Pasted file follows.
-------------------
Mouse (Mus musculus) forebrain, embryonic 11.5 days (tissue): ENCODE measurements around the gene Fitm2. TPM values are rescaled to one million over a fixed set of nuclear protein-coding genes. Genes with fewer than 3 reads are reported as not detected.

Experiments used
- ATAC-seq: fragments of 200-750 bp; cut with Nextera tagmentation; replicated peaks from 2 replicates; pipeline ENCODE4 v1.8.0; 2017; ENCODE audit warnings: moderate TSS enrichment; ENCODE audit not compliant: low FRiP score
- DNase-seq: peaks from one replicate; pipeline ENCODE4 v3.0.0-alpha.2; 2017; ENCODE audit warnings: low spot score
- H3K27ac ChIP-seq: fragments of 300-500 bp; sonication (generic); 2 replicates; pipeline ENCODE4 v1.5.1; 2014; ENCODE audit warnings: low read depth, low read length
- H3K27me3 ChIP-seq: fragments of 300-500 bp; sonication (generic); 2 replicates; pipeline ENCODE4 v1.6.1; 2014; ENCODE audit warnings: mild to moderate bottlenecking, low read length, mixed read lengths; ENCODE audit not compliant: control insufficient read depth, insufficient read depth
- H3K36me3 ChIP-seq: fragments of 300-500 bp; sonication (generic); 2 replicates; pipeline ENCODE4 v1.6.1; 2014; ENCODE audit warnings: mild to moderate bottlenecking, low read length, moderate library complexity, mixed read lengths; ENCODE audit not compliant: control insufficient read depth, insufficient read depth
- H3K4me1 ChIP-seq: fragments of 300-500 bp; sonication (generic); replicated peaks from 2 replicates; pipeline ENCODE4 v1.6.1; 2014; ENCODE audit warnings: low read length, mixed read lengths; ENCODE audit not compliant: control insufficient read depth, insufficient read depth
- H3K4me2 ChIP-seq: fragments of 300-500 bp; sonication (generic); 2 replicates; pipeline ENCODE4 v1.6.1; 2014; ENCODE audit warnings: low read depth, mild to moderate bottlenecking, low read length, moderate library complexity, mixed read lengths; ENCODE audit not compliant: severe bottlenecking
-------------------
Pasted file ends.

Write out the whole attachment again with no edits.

Mouse (Mus musculus) forebrain, embryonic 11.5 days (tissue): ENCODE measurements around the gene Fitm2. TPM values are rescaled to one million over a fixed set of nuclear protein-coding genes. Genes with fewer than 3 reads are reported as not detected.

Experiments used
- ATAC-seq: fragments of 200-750 bp; cut with Nextera tagmentation; replicated peaks from 2 replicates; pipeline ENCODE4 v1.8.0; 2017; ENCODE audit warnings: moderate TSS enrichment; ENCODE audit not compliant: low FRiP score
- DNase-seq: peaks from one replicate; pipeline ENCODE4 v3.0.0-alpha.2; 2017; ENCODE audit warnings: low spot score
- H3K27ac ChIP-seq: fragments of 300-500 bp; sonication (generic); 2 replicates; pipeline ENCODE4 v1.5.1; 2014; ENCODE audit warnings: low read depth, low read length
- H3K27me3 ChIP-seq: fragments of 300-500 bp; sonication (generic); 2 replicates; pipeline ENCODE4 v1.6.1; 2014; ENCODE audit warnings: mild to moderate bottlenecking, low read length, mixed read lengths; ENCODE audit not compliant: control insufficient read depth, insufficient read depth
- H3K36me3 ChIP-seq: fragments of 300-500 bp; sonication (generic); 2 replicates; pipeline ENCODE4 v1.6.1; 2014; ENCODE audit warnings: mild to moderate bottlenecking, low read length, moderate library complexity, mixed read lengths; ENCODE audit not compliant: control insufficient read depth, insufficient read depth
- H3K4me1 ChIP-seq: fragments of 300-500 bp; sonication (generic); replicated peaks from 2 replicates; pipeline ENCODE4 v1.6.1; 2014; ENCODE audit warnings: low read length, mixed read lengths; ENCODE audit not compliant: control insufficient read depth, insufficient read depth
- H3K4me2 ChIP-seq: fragments of 300-500 bp; sonication (generic); 2 replicates; pipeline ENCODE4 v1.6.1; 2014; ENCODE audit warnings: low read depth, mild to moderate bottlenecking, low read length, moderate library complexity, mixed read lengths; ENCODE audit not compliant: severe bottlenecking